Monday, September 25, 2006

Two Kinds of Italy on the Lower East Side

In a single day in Manhattan, I managed to get two very different tastes of the city's imported Italian culture. I spent the last few days of my trip to New York with the Millers: Annie, my dear friend from college, and her husband Eric, a New York native and consummate culinary enthusiast. Obviously a stellar combination. They are truly great hosts: it seems they are tourists in their own city. They are on top of all the goings on across the five bourroughs, and as summer sends everyone outdoors with festivals, concerts, and other excuses to frolic in the sun, Annie and Eric are there, camera and flip-flops in tow.

Sometimes it's a protest, sometimes it's a pickle festival. On Saturday, it was the Feast of San Gennaro. This was the kitschy, deep-fried, yelling-at-you side of Italy. Blocks and blocks of Little Italy's Mulberry Street were lined with food stands, rickety carnival games, and shops selling T-shirts (and underpants) with snide phrases. To the soundtrack of pounding reggae and Italian-American classics, we tracked past grill after grill with winding spirals of sausages, greasy piles of peppers and onions, and broccoli rabe (who knew sausage and broccoli rabe sandwiches were a thing?), alternated with deep-fat-fryers sizzling over with fried Oreos (a little-known Italian delicacy?), zeppele (balls of fried dough generously caked with powdered sugar -- a messy, unrefined ball of joy that should only exist at street fairs), and giant blocks of nougat waiting to be hacked into chunks small enough to carry around this carless town all day.

Sizzling sausages and dancing regular people

Slightly encrusted in powdered sugar ourselves, we made a stop at Mulberry's sacred foothold: the Most Precious Blood Church. It wasn't a solemn godliness that ran through this place, though. Next to the Virgin Mary statue in front of the church, an oom-pah band in silly red, white, and green hats blasted out "Zooma Zooma" as a woman 'of a certain age', just a visitor herself, boldly danced around the courtyard. And inside, the decor of the place was more than a little bit Atlantic City, and the saints were festooned in ribbons of dollar bills. Joyful noise indeed.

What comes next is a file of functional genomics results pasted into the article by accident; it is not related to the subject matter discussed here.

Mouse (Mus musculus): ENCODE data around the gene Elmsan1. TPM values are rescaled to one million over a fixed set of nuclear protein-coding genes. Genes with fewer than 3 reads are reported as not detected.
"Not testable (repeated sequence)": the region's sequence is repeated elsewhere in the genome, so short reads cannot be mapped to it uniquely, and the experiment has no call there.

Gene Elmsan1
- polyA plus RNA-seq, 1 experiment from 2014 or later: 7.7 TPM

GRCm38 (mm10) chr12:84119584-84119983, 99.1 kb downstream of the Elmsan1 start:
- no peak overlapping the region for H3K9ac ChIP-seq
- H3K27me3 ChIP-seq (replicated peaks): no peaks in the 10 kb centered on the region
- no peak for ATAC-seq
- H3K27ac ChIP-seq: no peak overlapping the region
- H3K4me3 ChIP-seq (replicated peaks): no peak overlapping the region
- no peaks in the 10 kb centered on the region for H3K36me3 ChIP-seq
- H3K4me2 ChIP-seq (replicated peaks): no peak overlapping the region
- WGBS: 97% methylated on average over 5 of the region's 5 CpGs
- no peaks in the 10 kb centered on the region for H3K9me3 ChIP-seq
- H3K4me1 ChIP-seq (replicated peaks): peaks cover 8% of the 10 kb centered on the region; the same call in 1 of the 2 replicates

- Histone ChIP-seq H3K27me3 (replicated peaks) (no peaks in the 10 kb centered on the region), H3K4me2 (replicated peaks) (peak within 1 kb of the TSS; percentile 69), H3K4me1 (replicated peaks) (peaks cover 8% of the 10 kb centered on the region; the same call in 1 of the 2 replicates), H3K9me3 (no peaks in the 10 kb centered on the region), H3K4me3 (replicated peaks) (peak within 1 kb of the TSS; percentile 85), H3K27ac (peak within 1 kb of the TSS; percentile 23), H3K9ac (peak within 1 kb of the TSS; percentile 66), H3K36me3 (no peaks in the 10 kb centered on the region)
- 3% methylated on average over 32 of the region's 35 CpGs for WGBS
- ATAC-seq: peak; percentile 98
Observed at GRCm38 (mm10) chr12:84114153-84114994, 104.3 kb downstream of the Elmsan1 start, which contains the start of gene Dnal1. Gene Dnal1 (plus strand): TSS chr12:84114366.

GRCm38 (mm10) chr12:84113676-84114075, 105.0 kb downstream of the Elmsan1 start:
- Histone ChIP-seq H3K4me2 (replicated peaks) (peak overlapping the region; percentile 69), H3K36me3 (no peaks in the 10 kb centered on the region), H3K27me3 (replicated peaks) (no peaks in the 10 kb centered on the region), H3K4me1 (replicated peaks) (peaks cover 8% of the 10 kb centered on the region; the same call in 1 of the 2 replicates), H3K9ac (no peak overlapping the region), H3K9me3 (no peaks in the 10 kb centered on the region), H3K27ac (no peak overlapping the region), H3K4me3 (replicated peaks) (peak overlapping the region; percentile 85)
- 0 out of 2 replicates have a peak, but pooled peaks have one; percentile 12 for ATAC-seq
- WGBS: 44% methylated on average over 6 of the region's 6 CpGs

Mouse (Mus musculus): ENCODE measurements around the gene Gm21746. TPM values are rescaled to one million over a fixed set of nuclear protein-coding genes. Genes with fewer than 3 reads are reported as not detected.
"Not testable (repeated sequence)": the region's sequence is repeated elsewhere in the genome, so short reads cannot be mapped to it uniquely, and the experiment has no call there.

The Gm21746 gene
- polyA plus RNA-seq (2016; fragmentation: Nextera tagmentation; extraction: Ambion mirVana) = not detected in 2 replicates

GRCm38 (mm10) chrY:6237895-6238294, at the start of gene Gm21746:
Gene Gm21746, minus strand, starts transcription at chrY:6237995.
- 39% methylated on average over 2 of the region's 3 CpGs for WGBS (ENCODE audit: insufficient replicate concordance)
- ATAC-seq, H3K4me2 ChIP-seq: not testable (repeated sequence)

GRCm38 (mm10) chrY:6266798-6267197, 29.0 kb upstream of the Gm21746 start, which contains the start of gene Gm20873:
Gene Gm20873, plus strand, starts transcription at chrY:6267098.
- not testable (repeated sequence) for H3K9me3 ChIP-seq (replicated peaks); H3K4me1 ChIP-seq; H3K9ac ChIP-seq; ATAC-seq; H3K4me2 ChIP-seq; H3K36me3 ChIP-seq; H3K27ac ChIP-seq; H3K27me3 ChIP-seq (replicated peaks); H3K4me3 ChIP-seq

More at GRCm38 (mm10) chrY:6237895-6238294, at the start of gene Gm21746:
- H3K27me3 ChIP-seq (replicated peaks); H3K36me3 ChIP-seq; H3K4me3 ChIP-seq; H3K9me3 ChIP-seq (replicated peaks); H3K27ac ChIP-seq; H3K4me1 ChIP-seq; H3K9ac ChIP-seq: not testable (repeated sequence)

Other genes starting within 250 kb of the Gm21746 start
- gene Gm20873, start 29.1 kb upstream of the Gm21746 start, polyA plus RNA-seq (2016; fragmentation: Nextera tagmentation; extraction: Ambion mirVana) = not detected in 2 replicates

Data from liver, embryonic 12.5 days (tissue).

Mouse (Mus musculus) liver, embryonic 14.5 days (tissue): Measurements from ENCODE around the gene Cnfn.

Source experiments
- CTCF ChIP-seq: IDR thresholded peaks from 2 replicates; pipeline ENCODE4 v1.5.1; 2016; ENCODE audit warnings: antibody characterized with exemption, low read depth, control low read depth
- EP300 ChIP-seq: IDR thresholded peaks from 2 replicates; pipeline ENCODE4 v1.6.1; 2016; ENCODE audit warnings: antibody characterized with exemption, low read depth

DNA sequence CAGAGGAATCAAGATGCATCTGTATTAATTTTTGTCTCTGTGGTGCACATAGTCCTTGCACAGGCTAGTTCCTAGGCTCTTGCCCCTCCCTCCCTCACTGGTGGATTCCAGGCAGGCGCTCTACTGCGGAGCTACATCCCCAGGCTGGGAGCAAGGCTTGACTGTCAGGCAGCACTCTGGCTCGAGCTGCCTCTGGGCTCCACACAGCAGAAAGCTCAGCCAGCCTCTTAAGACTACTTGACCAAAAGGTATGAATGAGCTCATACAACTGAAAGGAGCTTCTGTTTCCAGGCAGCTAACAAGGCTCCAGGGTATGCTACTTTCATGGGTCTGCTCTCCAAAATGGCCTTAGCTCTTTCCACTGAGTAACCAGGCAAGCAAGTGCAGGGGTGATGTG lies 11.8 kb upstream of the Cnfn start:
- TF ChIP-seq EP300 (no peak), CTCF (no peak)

So, not the most refined face of Italian culture. But this was all about to change. Once we had had our fill of the deliciously tacky merrymaking of the feast we headed east just a few blocks to Soho. By the time we approached 'inoteca, the vibe on the streets had changed considerably. Overweight tourists in shorts and BluBlockers gave way to immaculately appointed fashionistas in skinny pants and tony haircuts. The peoplewatching was divine. We watched as our sidewalk table (one of only two! what luck!) cleared of its occupants: finished with their understatedly urbane dinner at the dark wood table, the parents put a tiny white helmet on their young daughter's head before helping her board the family Vespa.

Truffled Egg Toast: Behold the Glory

And then there was our waitress: flanked by a ridiculously handsome waiter-in-training, Susan was a force to be reckoned with. I feel like waitress is too slight a word to describe her; this woman was our table's master of ceremonies. A petite fifty-something with magenta hair and designer reading glasses, this saucy character won us over when she announced the night's lone special. She announced it as if she was announcing the arrival of the Queen of England: the last of the heirloom tomatoes. Of course we ordered that, along with a sloppy slew of salads and panini, which she gracefully organized into courses for us. We learned as we went: the bresaola in our arugula salad is thinly sliced salt-cured beef; the bottarga atop the rich, heady truffled egg toast is the dried roe of mullet. When we asked her to recommend a full-bodied red for around thirty-five dollars, she looked at us incredulously over the rim of her glasses and said, "Where do you live?" Ah, vintage NYC snark. Nonetheless she found us a great contender (within budget), and we enjoyed glass after oversized glass with our selections. She didn't let us down: the heirlooms were sweet and juicy, and the mozzarella served alongside was the best I've ever tasted: creamy and soft, remarkably fresh. While she wasn't one to hover, she did mention that she'd be spending the next 2 months in Greece. She'd be island-hopping with her brother who teaches ballet there. Who are these fantastic people!

After all this, she led us through a cheese course and a bottle of prosecco. To the last bite, everything continued to be delicious, though at this point, my tipsy tastebuds grew a bit duller as my sentiment grew more and more jovial. We contentedly toasted our good times, swooned over a glut of amazing flavors, and watched trendy Soho pass us by as city lights took over for the waning sunlight. Summer in the city, refined Italian style. Hot damn.

'inoteca is at 98 Rivington St. (at Ludlow).

1 comment:

  1. Let us not forget the real hallmark having eaten splendidly: food-drunkeness so profound that you leave your newly-purchased chapeau behind (along with the torrone!) in a paper sack under the table-- only to realize the next morning! We heart 'inoteca for more reasons than I can count.